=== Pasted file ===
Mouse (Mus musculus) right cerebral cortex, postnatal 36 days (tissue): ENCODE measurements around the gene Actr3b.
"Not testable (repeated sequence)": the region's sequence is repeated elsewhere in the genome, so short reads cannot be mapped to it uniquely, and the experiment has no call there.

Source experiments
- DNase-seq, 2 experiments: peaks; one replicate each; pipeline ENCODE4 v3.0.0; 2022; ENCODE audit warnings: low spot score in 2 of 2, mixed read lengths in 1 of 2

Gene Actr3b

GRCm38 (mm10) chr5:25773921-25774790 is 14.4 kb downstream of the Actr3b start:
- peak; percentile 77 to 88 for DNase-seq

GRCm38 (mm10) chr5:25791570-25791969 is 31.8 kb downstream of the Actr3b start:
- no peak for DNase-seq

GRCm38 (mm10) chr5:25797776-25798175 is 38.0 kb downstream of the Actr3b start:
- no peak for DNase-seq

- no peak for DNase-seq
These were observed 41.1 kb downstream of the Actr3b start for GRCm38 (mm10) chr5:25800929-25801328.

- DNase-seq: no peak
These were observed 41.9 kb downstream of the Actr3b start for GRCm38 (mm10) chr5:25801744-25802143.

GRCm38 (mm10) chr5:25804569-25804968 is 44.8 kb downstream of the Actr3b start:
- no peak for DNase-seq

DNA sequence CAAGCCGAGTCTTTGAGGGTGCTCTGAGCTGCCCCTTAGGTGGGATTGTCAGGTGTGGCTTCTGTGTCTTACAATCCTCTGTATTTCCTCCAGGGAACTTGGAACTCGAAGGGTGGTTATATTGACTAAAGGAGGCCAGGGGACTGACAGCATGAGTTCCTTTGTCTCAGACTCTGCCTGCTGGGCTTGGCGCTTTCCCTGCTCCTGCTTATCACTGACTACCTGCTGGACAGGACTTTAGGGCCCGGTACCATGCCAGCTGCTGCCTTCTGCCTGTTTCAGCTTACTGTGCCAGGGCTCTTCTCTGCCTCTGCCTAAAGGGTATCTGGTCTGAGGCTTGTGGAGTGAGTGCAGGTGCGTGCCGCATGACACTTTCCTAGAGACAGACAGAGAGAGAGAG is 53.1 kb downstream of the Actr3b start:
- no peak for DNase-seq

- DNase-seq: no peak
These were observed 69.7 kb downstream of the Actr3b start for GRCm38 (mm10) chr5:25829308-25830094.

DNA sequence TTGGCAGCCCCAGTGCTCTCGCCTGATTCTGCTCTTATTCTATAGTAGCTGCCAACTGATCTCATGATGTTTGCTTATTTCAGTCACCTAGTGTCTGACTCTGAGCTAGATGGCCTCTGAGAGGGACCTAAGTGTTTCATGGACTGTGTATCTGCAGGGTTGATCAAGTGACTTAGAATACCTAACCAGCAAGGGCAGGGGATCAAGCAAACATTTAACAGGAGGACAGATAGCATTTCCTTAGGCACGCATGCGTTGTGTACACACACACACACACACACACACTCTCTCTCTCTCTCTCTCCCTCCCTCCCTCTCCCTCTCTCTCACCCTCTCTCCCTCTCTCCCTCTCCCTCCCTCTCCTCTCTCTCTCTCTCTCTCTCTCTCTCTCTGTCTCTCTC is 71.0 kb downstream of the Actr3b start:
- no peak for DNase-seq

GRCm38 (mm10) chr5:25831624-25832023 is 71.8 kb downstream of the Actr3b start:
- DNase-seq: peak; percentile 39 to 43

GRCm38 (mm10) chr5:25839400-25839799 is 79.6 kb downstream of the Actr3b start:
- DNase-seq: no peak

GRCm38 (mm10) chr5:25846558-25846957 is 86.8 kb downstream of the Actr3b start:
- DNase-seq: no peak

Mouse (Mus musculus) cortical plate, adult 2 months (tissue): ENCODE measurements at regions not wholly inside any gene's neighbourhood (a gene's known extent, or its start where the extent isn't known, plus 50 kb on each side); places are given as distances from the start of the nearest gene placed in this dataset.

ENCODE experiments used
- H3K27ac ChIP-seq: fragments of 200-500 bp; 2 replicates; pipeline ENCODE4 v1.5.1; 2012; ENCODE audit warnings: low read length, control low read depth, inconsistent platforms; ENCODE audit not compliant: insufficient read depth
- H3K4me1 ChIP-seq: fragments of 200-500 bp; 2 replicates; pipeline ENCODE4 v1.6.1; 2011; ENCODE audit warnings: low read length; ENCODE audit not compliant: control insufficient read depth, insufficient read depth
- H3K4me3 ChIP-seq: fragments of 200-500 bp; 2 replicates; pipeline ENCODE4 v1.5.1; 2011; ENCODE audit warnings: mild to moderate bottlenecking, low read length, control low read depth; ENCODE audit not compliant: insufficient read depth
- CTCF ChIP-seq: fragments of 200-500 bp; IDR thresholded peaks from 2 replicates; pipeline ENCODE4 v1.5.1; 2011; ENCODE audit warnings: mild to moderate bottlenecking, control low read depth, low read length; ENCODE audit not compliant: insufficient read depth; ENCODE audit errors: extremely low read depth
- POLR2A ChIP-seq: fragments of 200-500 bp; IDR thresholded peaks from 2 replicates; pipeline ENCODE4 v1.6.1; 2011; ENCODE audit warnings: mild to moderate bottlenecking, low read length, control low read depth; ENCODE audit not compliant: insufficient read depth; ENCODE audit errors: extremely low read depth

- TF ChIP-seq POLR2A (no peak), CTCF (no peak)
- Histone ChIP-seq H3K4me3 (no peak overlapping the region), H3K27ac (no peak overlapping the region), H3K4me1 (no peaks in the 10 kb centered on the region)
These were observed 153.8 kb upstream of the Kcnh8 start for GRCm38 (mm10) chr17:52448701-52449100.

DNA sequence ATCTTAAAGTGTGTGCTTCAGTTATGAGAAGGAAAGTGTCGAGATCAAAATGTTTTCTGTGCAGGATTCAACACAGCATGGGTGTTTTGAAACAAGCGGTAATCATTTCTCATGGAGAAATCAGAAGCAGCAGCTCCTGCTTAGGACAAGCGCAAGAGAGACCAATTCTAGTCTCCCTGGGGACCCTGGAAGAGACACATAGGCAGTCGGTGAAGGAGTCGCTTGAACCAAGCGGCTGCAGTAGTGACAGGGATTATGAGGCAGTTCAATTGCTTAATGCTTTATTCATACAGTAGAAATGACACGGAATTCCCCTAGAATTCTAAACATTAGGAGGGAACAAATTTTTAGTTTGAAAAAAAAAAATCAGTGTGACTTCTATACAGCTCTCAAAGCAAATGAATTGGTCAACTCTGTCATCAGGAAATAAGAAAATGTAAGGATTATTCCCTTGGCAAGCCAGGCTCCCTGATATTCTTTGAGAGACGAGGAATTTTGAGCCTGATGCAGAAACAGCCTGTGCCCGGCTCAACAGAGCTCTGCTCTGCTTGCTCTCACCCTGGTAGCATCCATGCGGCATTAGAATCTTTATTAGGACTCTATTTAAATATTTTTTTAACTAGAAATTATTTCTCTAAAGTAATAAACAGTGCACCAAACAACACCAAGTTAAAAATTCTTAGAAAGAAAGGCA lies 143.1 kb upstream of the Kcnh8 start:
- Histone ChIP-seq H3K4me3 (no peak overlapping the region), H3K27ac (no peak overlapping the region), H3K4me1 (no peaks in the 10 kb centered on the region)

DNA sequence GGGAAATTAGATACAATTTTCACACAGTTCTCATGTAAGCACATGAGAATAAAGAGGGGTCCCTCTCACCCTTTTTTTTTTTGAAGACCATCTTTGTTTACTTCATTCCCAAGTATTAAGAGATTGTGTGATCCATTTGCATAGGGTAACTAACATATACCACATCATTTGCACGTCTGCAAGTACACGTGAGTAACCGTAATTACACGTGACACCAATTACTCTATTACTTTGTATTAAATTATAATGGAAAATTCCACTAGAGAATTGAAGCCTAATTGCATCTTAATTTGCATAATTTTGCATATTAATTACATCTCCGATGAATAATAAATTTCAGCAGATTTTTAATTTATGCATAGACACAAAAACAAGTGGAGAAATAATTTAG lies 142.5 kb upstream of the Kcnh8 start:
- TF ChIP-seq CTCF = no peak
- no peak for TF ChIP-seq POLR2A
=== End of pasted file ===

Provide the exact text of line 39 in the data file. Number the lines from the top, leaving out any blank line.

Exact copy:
These were observed 153.8 kb upstream of the Kcnh8 start for GRCm38 (mm10) chr17:52448701-52449100.